Wisdom from the Backyard Beekeepers
A growing and diverse community confronts new challenges as the winters warm, the flowers fail, and mites attack.
The honeybee is adaptable. It knows how to survive frigid winters, how to extract food from unlikely sources, like the mouths of blueberry blossoms, and how to navigate using the light of the sun and the magnetic pull of the poles. The honeybee can fly, dance, and hold its breath underwater for five minutes. It can move house, if necessary. It can move from climate to climate, and often has. The honeybee has thrived on every continent save one—but then again, we can’t blame it for not loving Antarctica. Few species do.
Good beekeepers are, like their wards, adaptable. Not just because they’re stewards of swarms, a famously strange phenomenon that we only partially understand, but because the Earth’s ecosystems are both delicate and resilient at the same time. One small change—a single-degree rise in ocean heat, for instance—can cause a cascade of disasters (which we still term “natural,” even though it’s becoming clear they are consequences of human activity). And yet, massive, sweeping changes can occur—animals can lose food sources, plants can invade and take over, storms can strip trees and fell giants—while life continues on. The system shifts, accommodates, adapts.
We’re living in a period of rapid change. In the 1960s, a group of Soviet scientists proposed the theory of a new geological epoch, which has been termed the Anthropocene. The name follows the pattern of previously named epochs (the Holocene, the Paleocene), with the root anthropo- meaning “of or related to human beings.” There is no specific date for the dawn of the Anthropocene; it began when people started having large-scale effects on the various systems of the globe. While it’s not universally recognized—according to most geological scientists, we’re still living in the Holocene epoch that began after the last ice age—the idea that our time on Earth is unique feels true to me on a gut level. I believe that climate change is happening, that people caused it, and that we’re also causing all sorts of transformations in the material world. Bees are just the tip of the (melting) iceberg.
But our world is changing in other ways, some of them positive. Let’s start with a feel-good story, one about the people who tend hives and harvest honey, before we dive into the plight of bees. “When I first started beekeeping, the folks who got the most attention were always that Burt’s Bees type,” says Thalassa Raasch, who has been keeping bees since they were a teenager living in rural Minnesota. “My view of the industry was limited, but it seemed male-dominated to me. And I think they encouraged that—there was a certain image of who a beekeeper was.” While I’m sure there are many lovely gentlemen beekeepers with bushy beards and locomotive hats, it’s heartening to hear that centuries-old agricultural traditions are welcoming in new blood.
“People think of beekeepers as old guys with a hive,” agrees Meghan Gaven of the Honey Exchange, a Portland-based business she co-owns with her husband, Phil. When we spoke, the Gavens had recently returned from the Maine State Beekeepers Association annual conference, where they had a chance to survey the crowd, mingle with newcomers, and discuss advances in bee science. Meghan and Phil have been beekeeping for 15 years, running the store for 11 years, and teaching beekeeping classes out of their Portland shop for a decade. Recently, they’ve noticed both an increase in would-be beekeepers and a shift in the classroom makeup. These days, their classes are female dominated by an estimated three-to-one ratio. “2020 was our biggest year in terms of interest in beekeeping,” Meghan says. “But 2021 was a close second.” During the pandemic, many people came to the Honey Exchange looking for a new hobby, a new way of interacting with the natural world, maybe even a new community to make up for the ones that broke down out of necessity and caution.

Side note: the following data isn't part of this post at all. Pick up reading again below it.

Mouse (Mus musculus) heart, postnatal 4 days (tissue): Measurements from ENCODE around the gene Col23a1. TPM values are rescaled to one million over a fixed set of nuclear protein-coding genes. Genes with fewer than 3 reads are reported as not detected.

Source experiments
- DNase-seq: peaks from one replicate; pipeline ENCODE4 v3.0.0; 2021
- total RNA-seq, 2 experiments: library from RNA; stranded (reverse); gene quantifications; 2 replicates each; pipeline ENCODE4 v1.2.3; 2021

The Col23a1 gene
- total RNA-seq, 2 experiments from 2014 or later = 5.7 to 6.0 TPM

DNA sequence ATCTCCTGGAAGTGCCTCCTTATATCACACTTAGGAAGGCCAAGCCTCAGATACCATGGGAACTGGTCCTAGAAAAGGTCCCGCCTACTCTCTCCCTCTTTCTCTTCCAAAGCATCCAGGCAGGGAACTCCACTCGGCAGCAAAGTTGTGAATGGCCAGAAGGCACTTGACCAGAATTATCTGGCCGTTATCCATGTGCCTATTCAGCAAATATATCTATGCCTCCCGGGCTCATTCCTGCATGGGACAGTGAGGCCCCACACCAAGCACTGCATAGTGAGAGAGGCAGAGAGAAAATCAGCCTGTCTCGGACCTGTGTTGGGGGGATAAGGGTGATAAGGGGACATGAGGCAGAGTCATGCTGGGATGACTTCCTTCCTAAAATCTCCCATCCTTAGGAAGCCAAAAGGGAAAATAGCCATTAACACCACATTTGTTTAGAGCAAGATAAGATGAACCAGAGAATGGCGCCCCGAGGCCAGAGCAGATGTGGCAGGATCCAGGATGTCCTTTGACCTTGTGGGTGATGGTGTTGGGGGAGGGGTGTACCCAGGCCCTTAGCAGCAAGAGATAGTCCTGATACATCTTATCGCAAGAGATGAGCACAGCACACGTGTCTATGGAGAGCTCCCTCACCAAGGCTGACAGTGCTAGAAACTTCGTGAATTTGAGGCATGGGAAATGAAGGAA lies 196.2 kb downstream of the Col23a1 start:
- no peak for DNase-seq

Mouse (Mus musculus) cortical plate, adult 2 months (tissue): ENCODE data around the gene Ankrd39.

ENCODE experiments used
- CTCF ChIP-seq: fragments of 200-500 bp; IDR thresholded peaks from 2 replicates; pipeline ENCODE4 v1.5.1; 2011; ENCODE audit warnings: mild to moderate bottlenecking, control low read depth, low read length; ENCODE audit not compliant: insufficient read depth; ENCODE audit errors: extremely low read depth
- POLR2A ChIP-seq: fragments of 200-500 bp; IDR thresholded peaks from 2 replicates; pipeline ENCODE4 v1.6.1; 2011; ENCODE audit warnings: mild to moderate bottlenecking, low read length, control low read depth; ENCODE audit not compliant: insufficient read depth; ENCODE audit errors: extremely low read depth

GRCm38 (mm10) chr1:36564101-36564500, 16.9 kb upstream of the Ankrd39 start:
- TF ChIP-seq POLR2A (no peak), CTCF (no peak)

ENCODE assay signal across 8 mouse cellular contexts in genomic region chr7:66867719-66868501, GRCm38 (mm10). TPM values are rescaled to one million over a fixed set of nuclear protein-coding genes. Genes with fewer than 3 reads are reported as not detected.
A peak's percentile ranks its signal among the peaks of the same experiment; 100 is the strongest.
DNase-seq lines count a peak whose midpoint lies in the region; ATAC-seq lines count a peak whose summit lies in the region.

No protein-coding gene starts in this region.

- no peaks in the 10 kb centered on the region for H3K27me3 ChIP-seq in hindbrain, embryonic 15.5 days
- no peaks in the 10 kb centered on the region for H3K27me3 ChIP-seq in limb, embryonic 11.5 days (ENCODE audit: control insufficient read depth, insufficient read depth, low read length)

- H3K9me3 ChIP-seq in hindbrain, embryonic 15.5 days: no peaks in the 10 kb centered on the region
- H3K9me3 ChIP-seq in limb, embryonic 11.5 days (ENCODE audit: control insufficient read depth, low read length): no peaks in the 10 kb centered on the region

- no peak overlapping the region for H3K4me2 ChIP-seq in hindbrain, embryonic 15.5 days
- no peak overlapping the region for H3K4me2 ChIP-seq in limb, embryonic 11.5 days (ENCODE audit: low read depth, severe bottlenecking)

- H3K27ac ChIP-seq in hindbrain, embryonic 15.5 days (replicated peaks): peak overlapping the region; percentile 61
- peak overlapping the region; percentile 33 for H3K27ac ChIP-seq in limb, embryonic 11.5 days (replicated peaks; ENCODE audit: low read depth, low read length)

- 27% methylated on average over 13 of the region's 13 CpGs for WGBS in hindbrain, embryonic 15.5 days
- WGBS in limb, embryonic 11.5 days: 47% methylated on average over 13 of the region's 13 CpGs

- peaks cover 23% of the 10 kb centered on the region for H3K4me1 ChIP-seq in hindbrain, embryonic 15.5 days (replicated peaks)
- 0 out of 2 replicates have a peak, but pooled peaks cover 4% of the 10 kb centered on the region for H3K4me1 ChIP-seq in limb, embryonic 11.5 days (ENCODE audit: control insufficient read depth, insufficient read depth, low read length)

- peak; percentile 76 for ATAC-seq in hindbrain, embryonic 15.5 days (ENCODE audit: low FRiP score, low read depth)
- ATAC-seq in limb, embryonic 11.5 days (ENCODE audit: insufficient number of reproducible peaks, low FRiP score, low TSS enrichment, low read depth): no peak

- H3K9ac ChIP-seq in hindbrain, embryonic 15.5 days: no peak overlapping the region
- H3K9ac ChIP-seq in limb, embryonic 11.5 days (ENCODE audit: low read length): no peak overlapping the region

Beekeeping is a science and an art, a place where human intervention bumps up against animal instincts.
According to Meghan, this changing of the guard isn’t merely good for optics. It’s a much deeper shift than that, one that resists easy identification or description. “There are teenagers keeping bees now. Nine-year-olds. Women, men, older people, parents. It’s everybody, anyone you can imagine,” she says. “Every county in Maine has a beekeeping club. It’s a huge cross-section of people. You may not have anything in common except for bees, but it’s a great way to connect.” I’ve heard similar sentiments from passionate hunters, fishers, hikers, and gardeners. Spending time in nature allows for easy connection to others and the forging of bonds that cross tricky political lines. Nature can be a healthy “third space,” one that exists outside typical social boundaries and norms. Plus, research has shown that diverse groups are better at problem solving, and there are always problems to solve when it comes to bees. Experienced beekeepers can mentor the newly passionate, and beginner beekeepers can bring fresh eyes to entrenched problems.
In 2022 the biggest problem facing farmers was the summer drought. Ponds, rivers, and lakes around the globe dried up, and Maine, a place famous for its abundance of fresh water, wasn’t entirely spared. The drought was less obvious than in other places, but our soil dried out, our rivers sank low, and wells rang empty. Without water, flowers continued to bloom as they always did, but they didn’t produce enough of the sweet, complicated, enzyme-rich nectar bees adore.
Honeybees can survive for some time without nectar. In fact, it’s common practice for beekeepers to supplement the diet of the hive with trays of sugar. Bees aren’t making their honey for us; they’re making it for their superorganism, their colony. When we remove their food, we have to give something back or they’ll starve, and the beekeeper will have to start again with a new swarm. Thus, beekeepers stock up on syrup and sugar cakes, the two best delivery methods for sweet, simple calories. While some studies have suggested that bees overwinter better on a diet of cane sugar than they do on reserved honey (it has something to do with their poop schedule), they don’t like to eat it all the time. It doesn’t have the same amino acids, proteins, ions, and lipids that bees find in nectar. It isn’t good for the baby bees, and bees that are consuming it don’t make very good honey. Some beekeepers don’t even consider this thin, watery yellow liquid honey at all, it’s such a pale imitation.